• Case

El Salvador: Launching Bitcoin as Legal Tender

By: Laura Alfaro, Carla Larangeira and Ruth Costas

In June 2021, Nayib Bukele, El Salvador’s president, surprised the world with the announcement that the country would adopt bitcoin as legal tender, becoming the first nation to do so. Bitcoin was mostly used for trading and had one of the most volatile track records among assets. Yet, crypto adoption as a medium of exchange was starting to gain pace worldwide. Bukele claimed it would be a boon for financial inclusion, investment, innovation, and economic development. El Salvador´s $27 billion economy suffered from persistently low growth, high public debt, and a strong dependence on remittances, which could potentially become cheaper and faster to access in bitcoins. The Bitcoin plan was met with both enthusiasm from Bitcoin supporters and skepticism from credit agencies and multilateral finance institutions, which believed it could bring macroeconomic instability to the local economy. Was bitcoin a viable currency for Salvadorans? Or, as some observers pointed out, was Bukele's plan another sign of weakened governance in his administration?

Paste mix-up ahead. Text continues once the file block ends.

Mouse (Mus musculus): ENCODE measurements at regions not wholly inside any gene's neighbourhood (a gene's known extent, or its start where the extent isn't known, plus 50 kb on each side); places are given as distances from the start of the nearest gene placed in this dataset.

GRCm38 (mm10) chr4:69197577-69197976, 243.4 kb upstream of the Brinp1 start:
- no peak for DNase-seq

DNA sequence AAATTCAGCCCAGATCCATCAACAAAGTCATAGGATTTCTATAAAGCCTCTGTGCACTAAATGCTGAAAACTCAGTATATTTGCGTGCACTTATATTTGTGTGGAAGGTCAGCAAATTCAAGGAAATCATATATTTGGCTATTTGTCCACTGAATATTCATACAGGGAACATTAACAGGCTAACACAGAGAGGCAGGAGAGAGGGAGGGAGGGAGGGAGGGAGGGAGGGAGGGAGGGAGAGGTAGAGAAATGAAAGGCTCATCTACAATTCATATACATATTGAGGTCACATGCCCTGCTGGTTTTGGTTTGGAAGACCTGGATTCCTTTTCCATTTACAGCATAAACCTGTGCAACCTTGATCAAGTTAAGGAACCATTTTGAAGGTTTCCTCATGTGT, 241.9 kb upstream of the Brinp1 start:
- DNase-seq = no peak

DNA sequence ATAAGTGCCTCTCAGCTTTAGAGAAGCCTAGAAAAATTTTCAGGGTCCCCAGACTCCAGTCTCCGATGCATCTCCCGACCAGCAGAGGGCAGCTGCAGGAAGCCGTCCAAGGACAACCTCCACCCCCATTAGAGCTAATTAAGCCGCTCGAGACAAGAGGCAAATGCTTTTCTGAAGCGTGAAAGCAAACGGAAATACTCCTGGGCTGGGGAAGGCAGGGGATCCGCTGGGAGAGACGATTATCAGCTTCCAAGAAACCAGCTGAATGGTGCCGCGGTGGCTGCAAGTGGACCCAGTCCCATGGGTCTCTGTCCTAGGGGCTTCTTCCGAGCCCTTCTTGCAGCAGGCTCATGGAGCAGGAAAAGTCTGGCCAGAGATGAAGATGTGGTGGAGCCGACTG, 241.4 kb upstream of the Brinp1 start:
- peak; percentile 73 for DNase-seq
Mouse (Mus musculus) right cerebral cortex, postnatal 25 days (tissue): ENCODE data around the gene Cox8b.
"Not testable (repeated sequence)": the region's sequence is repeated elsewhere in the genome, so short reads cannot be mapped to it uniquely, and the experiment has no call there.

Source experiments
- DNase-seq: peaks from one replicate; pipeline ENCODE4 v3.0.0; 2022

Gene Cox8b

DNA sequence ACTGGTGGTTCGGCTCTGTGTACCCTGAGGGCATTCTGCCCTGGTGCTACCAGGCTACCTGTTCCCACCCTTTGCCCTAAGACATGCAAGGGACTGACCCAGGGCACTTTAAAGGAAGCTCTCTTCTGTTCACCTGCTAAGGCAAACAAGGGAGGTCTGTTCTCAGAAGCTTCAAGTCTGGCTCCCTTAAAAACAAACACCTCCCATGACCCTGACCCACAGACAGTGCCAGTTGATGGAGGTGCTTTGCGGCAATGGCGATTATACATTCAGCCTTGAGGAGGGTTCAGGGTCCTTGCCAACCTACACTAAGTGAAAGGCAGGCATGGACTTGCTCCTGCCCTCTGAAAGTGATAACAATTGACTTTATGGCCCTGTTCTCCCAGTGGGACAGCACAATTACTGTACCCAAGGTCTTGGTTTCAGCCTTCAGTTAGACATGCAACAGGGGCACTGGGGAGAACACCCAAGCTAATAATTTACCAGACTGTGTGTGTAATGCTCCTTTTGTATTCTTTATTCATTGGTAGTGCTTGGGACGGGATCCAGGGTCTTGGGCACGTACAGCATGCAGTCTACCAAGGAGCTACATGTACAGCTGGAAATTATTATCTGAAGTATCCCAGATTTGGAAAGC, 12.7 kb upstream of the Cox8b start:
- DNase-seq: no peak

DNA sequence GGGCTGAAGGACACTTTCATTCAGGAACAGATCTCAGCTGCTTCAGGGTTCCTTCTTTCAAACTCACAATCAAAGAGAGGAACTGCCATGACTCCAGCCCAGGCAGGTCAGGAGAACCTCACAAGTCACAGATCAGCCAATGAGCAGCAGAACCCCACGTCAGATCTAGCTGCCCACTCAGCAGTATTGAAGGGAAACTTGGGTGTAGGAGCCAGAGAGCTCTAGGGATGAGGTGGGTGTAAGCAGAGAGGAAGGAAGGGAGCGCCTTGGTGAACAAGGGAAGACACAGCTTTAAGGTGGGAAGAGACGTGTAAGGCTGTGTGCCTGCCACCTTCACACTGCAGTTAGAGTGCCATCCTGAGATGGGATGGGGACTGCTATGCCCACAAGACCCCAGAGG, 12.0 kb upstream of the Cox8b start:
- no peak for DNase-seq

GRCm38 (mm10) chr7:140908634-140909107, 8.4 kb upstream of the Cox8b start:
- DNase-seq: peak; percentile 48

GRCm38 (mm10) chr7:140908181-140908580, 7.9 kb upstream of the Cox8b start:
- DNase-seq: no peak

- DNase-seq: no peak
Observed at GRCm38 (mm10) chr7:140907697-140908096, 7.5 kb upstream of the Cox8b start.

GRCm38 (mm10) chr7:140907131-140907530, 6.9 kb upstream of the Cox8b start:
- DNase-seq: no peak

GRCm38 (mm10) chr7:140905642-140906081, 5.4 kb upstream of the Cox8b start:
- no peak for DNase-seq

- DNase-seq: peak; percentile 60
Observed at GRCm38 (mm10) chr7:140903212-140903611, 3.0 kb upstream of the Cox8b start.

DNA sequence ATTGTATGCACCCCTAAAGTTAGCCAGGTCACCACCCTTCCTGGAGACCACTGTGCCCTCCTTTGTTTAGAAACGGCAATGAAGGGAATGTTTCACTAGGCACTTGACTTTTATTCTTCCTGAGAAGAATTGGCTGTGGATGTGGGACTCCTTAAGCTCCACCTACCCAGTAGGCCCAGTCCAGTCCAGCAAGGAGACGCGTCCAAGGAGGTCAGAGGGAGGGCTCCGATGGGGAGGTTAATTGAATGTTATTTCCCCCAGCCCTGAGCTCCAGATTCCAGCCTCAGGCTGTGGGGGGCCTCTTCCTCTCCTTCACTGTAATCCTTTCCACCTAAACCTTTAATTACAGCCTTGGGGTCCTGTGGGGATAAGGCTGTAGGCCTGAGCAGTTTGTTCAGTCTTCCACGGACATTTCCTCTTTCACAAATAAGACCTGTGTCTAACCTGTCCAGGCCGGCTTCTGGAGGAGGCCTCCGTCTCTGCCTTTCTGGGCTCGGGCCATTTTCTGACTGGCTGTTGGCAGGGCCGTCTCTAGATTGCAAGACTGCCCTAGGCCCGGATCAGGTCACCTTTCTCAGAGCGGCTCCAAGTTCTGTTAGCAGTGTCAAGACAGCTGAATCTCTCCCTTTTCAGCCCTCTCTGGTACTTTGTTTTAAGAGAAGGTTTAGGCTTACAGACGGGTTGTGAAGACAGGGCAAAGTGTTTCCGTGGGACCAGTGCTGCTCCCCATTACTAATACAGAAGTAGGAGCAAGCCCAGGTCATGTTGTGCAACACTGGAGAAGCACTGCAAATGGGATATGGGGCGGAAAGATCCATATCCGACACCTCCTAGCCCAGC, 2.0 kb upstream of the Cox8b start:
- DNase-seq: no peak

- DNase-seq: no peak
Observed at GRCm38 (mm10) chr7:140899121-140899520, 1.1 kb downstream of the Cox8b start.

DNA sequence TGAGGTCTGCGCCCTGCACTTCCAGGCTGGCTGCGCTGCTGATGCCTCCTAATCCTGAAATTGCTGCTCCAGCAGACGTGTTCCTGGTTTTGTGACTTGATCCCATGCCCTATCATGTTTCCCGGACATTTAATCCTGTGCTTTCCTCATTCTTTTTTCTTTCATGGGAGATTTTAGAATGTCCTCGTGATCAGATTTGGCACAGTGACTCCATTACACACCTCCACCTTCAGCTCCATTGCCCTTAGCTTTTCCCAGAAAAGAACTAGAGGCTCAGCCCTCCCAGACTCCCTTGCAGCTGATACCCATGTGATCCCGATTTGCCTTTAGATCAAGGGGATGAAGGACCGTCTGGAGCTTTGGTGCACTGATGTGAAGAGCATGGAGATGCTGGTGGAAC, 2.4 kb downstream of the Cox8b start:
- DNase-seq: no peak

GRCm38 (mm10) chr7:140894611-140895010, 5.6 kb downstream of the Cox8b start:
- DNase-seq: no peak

• March 2022 (Revised May 2022)
  • Case

Winning Business at Russell Reynolds (A)

By: Ethan Bernstein and Cara Mazzucco